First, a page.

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Mariela Lopez
San Antonio, Texas

"I loved to write timed essays" in high school says English major Mariela Lopez. While other people were groaning, Mariela anticipated the challenge. It was a love for writing and a reading of Charles Dickens' David Copperfield that led her to the decision to pursue a degree in English.

The decision to attend Baylor came when she attended Premiere. "There was no turning back for me. That was the seller." She recognized opportunities for spiritual interaction were available here. In her American Literature course, for example, students have been assigned to sit in silence for one hour, read Walden by Henry David Thoreau, and reflect. "To have your own spiritual encounter as a homework assignment, that's incredible to me," says Mariela.

She draws an immediate connection between the integration of faith and learning. "The big classic books, they're based on the faith of the authors or the changing spiritual moments of the time. I don't see how you can study literature without looking at the spiritual aspects."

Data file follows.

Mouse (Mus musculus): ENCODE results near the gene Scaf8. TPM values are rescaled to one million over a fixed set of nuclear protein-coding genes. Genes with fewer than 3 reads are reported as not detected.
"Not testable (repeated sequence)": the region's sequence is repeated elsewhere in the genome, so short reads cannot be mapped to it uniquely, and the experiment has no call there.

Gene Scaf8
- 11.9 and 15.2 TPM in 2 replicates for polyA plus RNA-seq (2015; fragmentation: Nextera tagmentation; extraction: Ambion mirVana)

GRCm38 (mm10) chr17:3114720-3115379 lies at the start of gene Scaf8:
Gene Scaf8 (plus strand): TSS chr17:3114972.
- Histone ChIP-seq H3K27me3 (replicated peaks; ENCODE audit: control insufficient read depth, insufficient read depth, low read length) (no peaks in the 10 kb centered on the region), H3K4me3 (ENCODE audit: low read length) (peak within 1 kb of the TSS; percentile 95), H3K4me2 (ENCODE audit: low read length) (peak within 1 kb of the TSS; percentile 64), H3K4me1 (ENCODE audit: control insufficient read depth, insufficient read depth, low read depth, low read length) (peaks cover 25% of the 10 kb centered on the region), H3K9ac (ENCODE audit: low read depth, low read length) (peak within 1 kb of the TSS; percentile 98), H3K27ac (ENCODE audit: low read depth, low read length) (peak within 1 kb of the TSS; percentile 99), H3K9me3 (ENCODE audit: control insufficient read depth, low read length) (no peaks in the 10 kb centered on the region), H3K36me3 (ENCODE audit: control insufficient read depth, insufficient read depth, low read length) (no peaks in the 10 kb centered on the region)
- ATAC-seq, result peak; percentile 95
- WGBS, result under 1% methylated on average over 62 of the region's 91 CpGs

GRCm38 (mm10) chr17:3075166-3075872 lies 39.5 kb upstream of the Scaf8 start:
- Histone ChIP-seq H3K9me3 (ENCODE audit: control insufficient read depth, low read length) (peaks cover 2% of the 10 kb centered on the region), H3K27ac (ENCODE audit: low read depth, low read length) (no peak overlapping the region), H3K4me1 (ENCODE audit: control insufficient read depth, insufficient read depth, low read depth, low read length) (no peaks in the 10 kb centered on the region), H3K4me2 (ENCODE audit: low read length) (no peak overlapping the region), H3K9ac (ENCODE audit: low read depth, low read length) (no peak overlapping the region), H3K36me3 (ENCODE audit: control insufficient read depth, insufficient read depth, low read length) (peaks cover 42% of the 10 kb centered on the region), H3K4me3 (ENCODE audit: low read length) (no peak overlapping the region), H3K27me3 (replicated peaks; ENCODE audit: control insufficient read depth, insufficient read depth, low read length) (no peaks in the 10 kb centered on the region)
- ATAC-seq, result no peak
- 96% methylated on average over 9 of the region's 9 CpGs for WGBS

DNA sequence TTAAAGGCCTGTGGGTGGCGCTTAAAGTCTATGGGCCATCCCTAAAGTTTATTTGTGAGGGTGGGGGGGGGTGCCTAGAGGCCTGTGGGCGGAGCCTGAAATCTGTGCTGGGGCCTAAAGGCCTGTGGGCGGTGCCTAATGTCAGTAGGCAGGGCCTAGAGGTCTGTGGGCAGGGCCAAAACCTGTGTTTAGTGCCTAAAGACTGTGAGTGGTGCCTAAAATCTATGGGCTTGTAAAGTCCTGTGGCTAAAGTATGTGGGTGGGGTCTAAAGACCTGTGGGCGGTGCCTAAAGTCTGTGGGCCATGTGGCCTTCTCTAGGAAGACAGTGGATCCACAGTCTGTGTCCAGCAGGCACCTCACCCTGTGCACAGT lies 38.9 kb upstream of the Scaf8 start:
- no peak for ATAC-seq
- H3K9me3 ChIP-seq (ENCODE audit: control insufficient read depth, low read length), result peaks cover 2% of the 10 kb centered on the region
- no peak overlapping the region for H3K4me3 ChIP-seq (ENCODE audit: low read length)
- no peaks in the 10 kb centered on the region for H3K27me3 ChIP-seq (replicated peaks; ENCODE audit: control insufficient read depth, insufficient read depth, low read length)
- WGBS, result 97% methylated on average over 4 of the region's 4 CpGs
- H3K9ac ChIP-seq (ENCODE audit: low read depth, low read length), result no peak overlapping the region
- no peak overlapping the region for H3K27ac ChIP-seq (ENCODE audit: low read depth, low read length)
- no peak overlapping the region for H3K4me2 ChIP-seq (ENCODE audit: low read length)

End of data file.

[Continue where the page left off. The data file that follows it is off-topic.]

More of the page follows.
With the Beall Poetry Festival, known for bringing Nobel Prize winners and poets laureate, and the Armstrong Browning Library, with many first-edition prints, "They cater to English majors here," says Mariela. She also says her professors make an effort to know her. They "want you to learn the material, not just spit it out for a test." Even the building where she studies seems to have a bit of influence on her studies. "I think if it had a tower with a flag, it would be a castle."

Though she is still determining her career path and doesn't plan to teach like many English majors do, she wants to make sure others know there are numerous career options. The English Department's Web site lists several, including working as a professional writer or consultant. "The world needs good readers, good writers," says Mariela.

Mariela already is taking upper-level courses but says there's no way she can remember everything she reads. "I think for that moment when you're reading literature, and you get something out of it, it's almost like a Bible study. You're not going to memorize all scripture, but when [something] ™ applies to your life right then ™ it helps you grow as a person over time; it improves your individual self."